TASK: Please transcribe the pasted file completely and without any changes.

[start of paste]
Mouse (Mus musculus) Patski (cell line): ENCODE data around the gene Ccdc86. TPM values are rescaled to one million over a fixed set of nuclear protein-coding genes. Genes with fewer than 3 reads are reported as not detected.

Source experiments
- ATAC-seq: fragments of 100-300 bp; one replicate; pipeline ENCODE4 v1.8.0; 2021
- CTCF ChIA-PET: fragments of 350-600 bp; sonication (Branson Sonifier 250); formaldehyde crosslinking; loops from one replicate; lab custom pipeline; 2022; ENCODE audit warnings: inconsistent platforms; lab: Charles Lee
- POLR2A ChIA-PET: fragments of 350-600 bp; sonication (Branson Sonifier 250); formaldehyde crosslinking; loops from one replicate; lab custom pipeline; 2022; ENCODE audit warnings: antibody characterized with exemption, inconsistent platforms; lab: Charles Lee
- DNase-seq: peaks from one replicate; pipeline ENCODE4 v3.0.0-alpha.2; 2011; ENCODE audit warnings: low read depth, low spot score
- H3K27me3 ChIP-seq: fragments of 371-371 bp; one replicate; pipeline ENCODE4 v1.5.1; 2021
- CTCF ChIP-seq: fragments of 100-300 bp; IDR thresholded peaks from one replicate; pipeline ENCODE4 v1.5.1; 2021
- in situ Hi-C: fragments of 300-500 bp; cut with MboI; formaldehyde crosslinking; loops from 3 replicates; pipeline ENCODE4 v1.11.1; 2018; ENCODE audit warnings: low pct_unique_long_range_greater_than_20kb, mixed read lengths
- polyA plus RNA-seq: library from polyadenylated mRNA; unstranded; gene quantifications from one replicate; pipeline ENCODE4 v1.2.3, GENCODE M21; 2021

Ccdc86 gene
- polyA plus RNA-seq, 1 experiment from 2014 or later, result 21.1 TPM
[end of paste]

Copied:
Mouse (Mus musculus) Patski (cell line): ENCODE data around the gene Ccdc86. TPM values are rescaled to one million over a fixed set of nuclear protein-coding genes. Genes with fewer than 3 reads are reported as not detected.

Source experiments
- ATAC-seq: fragments of 100-300 bp; one replicate; pipeline ENCODE4 v1.8.0; 2021
- CTCF ChIA-PET: fragments of 350-600 bp; sonication (Branson Sonifier 250); formaldehyde crosslinking; loops from one replicate; lab custom pipeline; 2022; ENCODE audit warnings: inconsistent platforms; lab: Charles Lee
- POLR2A ChIA-PET: fragments of 350-600 bp; sonication (Branson Sonifier 250); formaldehyde crosslinking; loops from one replicate; lab custom pipeline; 2022; ENCODE audit warnings: antibody characterized with exemption, inconsistent platforms; lab: Charles Lee
- DNase-seq: peaks from one replicate; pipeline ENCODE4 v3.0.0-alpha.2; 2011; ENCODE audit warnings: low read depth, low spot score
- H3K27me3 ChIP-seq: fragments of 371-371 bp; one replicate; pipeline ENCODE4 v1.5.1; 2021
- CTCF ChIP-seq: fragments of 100-300 bp; IDR thresholded peaks from one replicate; pipeline ENCODE4 v1.5.1; 2021
- in situ Hi-C: fragments of 300-500 bp; cut with MboI; formaldehyde crosslinking; loops from 3 replicates; pipeline ENCODE4 v1.11.1; 2018; ENCODE audit warnings: low pct_unique_long_range_greater_than_20kb, mixed read lengths
- polyA plus RNA-seq: library from polyadenylated mRNA; unstranded; gene quantifications from one replicate; pipeline ENCODE4 v1.2.3, GENCODE M21; 2021

Ccdc86 gene
- polyA plus RNA-seq, 1 experiment from 2014 or later, result 21.1 TPM